Author Topic: Defining love  (Read 1724 times)

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Offline Monroe

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Defining love
« on: April 24, 2014, 12:36:11 PM »
Hi everybody - been gone a while, but still reading.  I would like your help in defining love. 

I always had a good relationship with my mother - who is now a very elderly invalid.  Several years ago (and it was gradual) the personality change began.  For fifty years, she was a wonderful, loving mom.  At first it was isolated incidents - now it is constant complaints, criticisms, etc.   She has become very demanding (we have 24/7 care for her - but she is isolated and still demanding of the adult children's time and attention).  My siblings do their share - I don't bear the majority of the responsibility.  But I am the one in her cross-hairs.  I am exhausted.  Still visit because my sweet father is still living.  But I am exhausted and dread seeing her, since it will be just more complaints. 

Not all complaints are directed at me -- sometimes she just wants to criticize other people and have me join in - which I refuse to do.  I don't like it when grade-schoolers are bullies and pick on other kids.  I'm not about to join in a gossip-fest criticizing this neighbor or that old friend - or even her DIL.  So when she criticizes this or that relative, I just say, "Mom, I think he/she is nice - or trying as hard as he/she can - or I say this is really none of our business.  Like when a cousin got divorced she wanted me to ask around and find out why they got divorced.  No way in  &%$#**  am I ever going to do that!! 

It's driving me nuts.  I want to think that I love her, but I don't feel it.  I don't enjoy her company at all.  I just brace myself for the complaints, the outbursts of temper - the twisting/distorting of what I say or do - so that she can complain about me later.  But I do my duty.  I visit 2-3 times a week.  I take over little treats.  I am all smiles - and never fail to give her a kiss when I leave.  I don't tell her what to do - no suggestions from me - the caregivers can do that, as she resents any suggestions from her children. 

But I am going nuts.  I want to think that I love her.  I know I did.  I know I love the mother she was.  There's just nothing likable about who she is now.  But I do still do my duty.

Does love have to include warm fuzzes?  If I honor her position as my mother - if I do my duty - If I "hum a few bars and fake it" by always smiling, visiting, taking treats, - even tho it is just on the surface - does that count as love?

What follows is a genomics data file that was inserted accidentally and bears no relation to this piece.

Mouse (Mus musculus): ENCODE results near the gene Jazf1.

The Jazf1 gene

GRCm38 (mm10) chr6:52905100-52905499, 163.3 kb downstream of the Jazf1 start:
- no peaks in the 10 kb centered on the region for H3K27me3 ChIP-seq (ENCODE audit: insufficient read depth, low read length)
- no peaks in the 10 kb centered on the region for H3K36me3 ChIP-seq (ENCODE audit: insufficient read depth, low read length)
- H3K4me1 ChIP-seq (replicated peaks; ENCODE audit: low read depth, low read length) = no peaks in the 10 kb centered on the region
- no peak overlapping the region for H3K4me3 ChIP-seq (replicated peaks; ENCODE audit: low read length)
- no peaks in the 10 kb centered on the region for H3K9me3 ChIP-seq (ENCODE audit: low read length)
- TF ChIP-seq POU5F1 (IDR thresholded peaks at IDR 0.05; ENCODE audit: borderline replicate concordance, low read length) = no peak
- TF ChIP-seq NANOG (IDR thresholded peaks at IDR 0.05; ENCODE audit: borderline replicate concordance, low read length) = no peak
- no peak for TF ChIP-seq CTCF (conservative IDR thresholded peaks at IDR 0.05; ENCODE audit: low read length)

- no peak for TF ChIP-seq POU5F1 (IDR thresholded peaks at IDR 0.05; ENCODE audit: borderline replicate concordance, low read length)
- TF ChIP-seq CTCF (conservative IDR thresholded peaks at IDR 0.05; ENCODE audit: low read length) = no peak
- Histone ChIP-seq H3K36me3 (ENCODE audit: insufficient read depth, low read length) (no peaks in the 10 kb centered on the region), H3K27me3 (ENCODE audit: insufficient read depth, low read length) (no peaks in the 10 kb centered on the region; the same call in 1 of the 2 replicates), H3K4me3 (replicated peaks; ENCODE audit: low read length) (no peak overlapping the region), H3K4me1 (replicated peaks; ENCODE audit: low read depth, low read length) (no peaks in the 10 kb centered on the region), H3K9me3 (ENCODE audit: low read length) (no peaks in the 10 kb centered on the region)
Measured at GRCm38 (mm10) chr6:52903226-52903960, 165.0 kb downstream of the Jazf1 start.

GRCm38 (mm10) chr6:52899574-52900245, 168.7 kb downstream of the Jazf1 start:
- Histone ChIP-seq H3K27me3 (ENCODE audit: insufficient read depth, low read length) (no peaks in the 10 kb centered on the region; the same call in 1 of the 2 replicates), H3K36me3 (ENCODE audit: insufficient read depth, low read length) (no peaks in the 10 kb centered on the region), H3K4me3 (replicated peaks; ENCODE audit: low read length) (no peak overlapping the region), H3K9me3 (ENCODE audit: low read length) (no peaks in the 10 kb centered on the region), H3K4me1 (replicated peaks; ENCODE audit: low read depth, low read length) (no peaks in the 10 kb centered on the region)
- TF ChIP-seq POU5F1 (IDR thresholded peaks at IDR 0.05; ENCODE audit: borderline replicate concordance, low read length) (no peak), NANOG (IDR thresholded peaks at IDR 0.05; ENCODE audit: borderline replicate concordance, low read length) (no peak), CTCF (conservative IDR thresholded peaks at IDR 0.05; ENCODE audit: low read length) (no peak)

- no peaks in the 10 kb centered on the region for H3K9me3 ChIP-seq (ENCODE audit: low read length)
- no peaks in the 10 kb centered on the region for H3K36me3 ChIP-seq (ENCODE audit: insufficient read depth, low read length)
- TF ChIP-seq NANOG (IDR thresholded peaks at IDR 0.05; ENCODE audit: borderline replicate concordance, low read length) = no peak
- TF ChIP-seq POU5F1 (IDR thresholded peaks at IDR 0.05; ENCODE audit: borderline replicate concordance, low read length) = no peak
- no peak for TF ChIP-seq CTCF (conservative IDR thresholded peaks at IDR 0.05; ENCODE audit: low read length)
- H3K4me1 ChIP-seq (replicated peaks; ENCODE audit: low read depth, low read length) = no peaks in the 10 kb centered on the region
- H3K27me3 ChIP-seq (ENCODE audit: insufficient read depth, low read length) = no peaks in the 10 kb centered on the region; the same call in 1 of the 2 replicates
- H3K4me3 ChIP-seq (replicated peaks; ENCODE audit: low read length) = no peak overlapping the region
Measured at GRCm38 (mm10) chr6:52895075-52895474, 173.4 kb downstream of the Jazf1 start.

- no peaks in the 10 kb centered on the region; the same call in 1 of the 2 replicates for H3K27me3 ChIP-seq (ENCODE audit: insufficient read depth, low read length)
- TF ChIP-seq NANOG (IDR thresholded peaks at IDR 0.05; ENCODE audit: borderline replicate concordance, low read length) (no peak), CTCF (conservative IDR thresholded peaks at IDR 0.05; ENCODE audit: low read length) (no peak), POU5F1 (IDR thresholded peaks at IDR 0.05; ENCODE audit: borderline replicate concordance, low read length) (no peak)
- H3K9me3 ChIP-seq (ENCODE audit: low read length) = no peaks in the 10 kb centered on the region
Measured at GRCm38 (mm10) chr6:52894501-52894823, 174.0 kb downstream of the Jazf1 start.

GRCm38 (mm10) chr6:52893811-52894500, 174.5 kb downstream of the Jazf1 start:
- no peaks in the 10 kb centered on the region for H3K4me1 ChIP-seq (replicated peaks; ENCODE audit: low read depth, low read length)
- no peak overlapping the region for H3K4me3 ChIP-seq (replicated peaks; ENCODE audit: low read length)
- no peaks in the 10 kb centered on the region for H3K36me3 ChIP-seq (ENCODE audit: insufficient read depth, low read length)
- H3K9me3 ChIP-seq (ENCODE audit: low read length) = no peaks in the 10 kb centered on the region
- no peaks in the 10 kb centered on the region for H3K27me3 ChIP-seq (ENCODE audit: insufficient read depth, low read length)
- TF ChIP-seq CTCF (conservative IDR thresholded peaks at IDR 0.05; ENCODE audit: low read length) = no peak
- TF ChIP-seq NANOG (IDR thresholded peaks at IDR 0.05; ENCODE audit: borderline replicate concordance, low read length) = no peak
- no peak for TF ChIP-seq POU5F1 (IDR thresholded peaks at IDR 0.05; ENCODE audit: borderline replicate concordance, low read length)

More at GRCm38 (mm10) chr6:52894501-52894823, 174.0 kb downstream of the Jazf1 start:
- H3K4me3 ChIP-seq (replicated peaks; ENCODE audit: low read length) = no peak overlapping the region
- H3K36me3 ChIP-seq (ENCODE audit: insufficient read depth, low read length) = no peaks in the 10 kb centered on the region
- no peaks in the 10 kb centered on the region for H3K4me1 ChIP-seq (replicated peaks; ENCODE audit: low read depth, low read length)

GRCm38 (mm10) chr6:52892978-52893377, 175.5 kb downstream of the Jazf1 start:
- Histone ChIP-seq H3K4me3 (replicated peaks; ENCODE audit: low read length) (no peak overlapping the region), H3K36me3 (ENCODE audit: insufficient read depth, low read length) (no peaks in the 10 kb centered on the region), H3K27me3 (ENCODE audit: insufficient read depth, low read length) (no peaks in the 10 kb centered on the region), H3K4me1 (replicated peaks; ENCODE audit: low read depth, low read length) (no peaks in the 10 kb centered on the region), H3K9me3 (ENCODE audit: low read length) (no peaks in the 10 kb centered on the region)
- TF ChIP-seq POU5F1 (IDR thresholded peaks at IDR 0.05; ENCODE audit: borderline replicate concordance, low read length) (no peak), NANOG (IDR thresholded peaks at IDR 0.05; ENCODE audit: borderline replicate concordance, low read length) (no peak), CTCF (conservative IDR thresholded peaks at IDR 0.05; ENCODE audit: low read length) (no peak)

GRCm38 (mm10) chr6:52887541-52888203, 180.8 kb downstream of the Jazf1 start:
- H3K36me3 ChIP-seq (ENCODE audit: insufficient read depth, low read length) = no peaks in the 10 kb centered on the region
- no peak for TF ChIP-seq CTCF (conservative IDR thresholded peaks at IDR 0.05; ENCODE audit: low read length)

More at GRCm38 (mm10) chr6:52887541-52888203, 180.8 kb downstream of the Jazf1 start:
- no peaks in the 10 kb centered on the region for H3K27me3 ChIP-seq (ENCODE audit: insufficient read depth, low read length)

Can duty count as love? 

I have to continually battle not to feel guilty - but the only way to please her is to spend hours a day with her, and join in mean gossip about the few people she still knows who aren't dead. 

Please - I want to love her - how can I feel that I do if all I feel is a sense of duty?  Does that count???

Thanks, ladies. 


Offline luise.volta

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Re: Defining love
« Reply #1 on: April 24, 2014, 01:30:20 PM »
M., my take is that everyone and everything isn't loveable. And that which was does not always remain so. I also think there are as many definitions of love as there are individuals and perhaps even loving moments experienced by each individual.

There poisonous plants, insects, reptiles and animals that we may love esoterically but not want to get too close to. I find there are people of that ilk, as well. Even some who once were lovable but are no longer. We can love them without getting too close...or if closeness is required, love from a sense of self-protection on some level.

The love of tolerance, the love of remembering 'when', the love from obligation is still love but for most of us it may not nurture. Most of us need nurturing and when it is missing, we feel it. It isn't an exchang and it can be a drain.

For me, I nave to be clear what my role is in relationship to my expectations and needs. I have learned to love from a distance when needed to maintain my own well being because self-love is what fuels most of us. We also have belief systems that nurture us and those are intensely personal and varied.

My heart knows love...the giving and receiving of it. And it knows the lack of love and the need for acceptance and distance....mitigation. That's what it comes down to for me, loving consciously. 
Be kind whenever possible. It is always possible. Dalai Lama

Offline Footloose

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Re: Defining love
« Reply #2 on: April 25, 2014, 01:18:23 PM »